Mon Tues Wed Thurs Fri Sat Sun
Feb 24 - Mar 01 39.4 38.3 37.9 38.2 37.0 40.2 42.8
Mar 02 - Mar 08 38.1 38.0 36.4 36.1 35.4 38.6 40.7
Mar 09 - Mar 15 37.9 37.4 37.7 34.9 34.7 38.4 41.5
Mar 16 - Mar 22 38.9 37.7 39.3 39.5 39.1 41.1 43.0
Mar 23 - Mar 29 41.7 41.8 41.6 41.7 41.7 43.7 45.9
Mar 30 - Apr 05 43.9 45.2 46.7 47.1 46.7 49.1 54.1

Comments and kudos

A chart showing increases in daily comments and weekly traffic in the past year. Comments between 60 thousand and 70 thousand for the most part, most recently above 100 thousand. Traffic going from 230 million to 270 million, then jumping to 330 million and up.
Chart: Daily number of comments as well as weekly traffic from May 1, 2019, to May 1, 2020. The comments create a zig-zag line (more comments on the weekends!) which rises sharply in mid-March. The weekly page views are a series of dots following roughly the same trend, but reaching not quite as high at the end.

For our traffic stats, we don't differentiate between users accessing a work, search results, or someone's dashboard, so we can't make any claims as to actual fanwork consumption habits. However, it's probably safe to assume that increased traffic means people are reading, watching, and listening to more fanworks (and, going by the numbers, also posting more of their own)!

Commenting behavior is a little easier to track, as we can count the number of new comments added each day. Interestingly, the sharp increase in comments starting mid-March seems to outpace even the increase in site traffic in the same time: while April traffic was up 24% from February, comments were up a staggering 42%!

Kudos haven't experienced quite the same level of growth as comments, although they have kept pace with traffic, going up 23% compared to February. The database now lovingly houses over 685 million kudos, with plenty of room for more thanks to our recent kudos migration.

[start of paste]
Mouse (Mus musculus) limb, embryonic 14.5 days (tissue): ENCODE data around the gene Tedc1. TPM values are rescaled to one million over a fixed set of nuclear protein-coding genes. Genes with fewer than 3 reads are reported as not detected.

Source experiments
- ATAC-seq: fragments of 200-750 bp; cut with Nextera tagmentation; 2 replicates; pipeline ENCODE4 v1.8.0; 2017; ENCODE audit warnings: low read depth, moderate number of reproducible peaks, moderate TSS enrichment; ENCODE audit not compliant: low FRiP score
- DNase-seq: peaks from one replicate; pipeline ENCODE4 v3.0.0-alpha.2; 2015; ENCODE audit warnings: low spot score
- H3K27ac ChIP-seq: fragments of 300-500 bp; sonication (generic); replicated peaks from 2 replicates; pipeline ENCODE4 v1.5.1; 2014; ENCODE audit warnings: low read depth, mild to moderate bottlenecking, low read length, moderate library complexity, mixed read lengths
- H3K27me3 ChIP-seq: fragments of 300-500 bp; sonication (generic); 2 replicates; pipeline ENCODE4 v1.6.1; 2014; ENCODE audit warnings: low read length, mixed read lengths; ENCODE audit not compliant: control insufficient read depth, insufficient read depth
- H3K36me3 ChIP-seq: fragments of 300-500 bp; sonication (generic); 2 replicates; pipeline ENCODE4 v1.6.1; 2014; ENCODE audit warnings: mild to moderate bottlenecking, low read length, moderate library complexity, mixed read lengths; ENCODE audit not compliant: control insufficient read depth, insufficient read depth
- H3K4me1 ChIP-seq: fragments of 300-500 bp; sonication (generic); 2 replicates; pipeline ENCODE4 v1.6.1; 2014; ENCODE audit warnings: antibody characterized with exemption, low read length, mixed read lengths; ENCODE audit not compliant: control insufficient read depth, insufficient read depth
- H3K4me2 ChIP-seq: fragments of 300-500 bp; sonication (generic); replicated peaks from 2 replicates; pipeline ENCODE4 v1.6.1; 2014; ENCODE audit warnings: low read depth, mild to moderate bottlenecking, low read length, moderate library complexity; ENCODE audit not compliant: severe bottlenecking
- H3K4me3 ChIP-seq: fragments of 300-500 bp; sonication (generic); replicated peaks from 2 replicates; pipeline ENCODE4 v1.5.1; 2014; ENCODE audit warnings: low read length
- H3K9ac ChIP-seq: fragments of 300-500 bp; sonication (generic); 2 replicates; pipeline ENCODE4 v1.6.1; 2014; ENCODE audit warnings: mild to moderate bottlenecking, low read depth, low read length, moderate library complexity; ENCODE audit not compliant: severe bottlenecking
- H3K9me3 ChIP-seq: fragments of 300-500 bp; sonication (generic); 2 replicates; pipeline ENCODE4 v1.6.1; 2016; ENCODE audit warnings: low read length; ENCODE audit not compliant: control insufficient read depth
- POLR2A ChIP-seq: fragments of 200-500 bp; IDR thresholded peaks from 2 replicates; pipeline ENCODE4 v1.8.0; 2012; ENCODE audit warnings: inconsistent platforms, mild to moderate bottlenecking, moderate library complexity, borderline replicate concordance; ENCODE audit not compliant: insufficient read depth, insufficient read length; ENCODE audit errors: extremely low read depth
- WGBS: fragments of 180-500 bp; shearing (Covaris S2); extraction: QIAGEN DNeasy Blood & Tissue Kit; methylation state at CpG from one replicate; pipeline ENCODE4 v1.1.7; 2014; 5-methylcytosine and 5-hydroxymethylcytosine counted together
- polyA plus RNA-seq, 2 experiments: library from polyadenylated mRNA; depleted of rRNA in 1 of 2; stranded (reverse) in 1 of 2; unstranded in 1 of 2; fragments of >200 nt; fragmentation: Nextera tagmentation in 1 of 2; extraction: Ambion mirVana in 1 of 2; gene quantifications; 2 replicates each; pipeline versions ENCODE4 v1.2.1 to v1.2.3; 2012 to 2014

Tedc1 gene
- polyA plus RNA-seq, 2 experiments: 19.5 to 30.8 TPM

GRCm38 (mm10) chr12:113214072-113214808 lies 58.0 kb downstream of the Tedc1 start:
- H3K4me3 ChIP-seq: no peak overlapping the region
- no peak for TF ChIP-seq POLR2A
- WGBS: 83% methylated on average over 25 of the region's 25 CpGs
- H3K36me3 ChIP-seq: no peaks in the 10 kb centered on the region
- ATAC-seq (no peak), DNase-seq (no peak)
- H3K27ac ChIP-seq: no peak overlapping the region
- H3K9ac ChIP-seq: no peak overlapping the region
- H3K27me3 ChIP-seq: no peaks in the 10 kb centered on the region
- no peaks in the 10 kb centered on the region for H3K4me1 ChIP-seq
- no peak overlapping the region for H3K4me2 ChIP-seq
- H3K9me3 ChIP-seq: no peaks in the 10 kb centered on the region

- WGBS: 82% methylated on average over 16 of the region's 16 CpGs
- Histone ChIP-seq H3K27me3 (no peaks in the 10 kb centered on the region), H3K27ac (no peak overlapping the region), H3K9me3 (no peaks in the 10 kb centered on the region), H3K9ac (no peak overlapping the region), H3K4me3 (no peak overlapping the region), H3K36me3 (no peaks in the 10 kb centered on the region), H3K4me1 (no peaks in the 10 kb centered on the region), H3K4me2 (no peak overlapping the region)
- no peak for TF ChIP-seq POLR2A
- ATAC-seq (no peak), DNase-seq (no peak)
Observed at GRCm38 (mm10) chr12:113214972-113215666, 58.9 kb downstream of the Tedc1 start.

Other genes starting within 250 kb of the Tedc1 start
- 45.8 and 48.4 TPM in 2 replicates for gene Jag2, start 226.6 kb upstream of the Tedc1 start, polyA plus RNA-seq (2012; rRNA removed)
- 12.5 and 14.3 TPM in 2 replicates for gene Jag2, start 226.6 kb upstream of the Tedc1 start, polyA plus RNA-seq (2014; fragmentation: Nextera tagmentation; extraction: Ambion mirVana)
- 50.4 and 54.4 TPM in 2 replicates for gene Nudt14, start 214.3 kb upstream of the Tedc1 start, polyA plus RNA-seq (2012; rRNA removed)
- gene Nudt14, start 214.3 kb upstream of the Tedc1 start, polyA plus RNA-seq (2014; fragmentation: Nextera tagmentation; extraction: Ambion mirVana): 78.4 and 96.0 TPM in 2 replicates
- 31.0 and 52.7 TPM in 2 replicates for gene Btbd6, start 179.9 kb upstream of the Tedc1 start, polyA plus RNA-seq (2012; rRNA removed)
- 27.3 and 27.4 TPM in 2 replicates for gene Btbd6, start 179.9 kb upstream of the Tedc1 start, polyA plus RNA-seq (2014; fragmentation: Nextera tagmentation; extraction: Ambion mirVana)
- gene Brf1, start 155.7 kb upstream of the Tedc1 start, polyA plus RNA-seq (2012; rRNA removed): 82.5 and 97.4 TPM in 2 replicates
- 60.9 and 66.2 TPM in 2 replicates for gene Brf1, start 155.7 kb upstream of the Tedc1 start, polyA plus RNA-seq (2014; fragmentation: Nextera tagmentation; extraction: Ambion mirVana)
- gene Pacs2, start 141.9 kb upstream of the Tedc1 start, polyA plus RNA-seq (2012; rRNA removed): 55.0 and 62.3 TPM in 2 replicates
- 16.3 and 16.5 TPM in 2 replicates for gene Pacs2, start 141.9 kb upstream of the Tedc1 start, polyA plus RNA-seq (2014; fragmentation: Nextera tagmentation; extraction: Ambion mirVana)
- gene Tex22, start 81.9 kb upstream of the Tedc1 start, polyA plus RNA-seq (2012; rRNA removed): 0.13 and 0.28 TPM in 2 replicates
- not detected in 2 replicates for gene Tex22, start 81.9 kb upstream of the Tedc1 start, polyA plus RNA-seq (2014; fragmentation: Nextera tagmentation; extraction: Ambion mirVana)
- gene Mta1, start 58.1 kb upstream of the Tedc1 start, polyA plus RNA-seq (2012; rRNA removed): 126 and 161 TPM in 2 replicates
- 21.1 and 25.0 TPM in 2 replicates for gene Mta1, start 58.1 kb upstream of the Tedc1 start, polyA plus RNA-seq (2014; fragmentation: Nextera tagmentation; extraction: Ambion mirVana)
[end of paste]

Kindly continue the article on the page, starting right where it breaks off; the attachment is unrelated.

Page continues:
Table: Average number of new works, chapters, comments, and kudos added to the Archive every day in 2020, broken down by month.

Average Daily Works Average Daily Chapters Average Daily Comments Average Daily Kudos Average Daily Page Views
January 3,749 10,233 71,278 557,248 39.0 million
February 4,237 11,003 71,016 567,513 38.9 million
March 3,928 11,535 76,621 573,369 39.8 million
April 4,551 13,731 100,916 697,047 48.2 million

Yearly developments

A chart showing weekly traffic year by year. Around 17 million mid-2012, 130 million mid-2016, 270 million in early 2020, and over 335 million in April 2020.
Chart: Archive traffic, as measured in weekly page views, broken down by year starting in 2012. Traffic has consistently increased every year, meaning each new dotted line starts higher than the one from the year before. In 2020, the general pattern of gentle ripples abruptly changes mid-March, as the dots shoot up into the sky.

The Archive has seen consistent growth throughout the years, both in terms of site traffic as well as number of accounts, fandoms, and fanworks. We currently have about 2.5 million registered users and almost 6 million works in over 36,700 fandoms. In the last week of April, we registered 340 million total page views.

Table: Weekly page view numbers (in millions) for the first weeks of January, April, July, and November, for each year from 2012 to 2020.

1st week of Jan 1st week of Apr 1st week of Jul 1st week of Nov
2012 16.7 20.3
2013 27.6 31.5 36.5 41.4
2014 49.5 53.6 62.2 66.0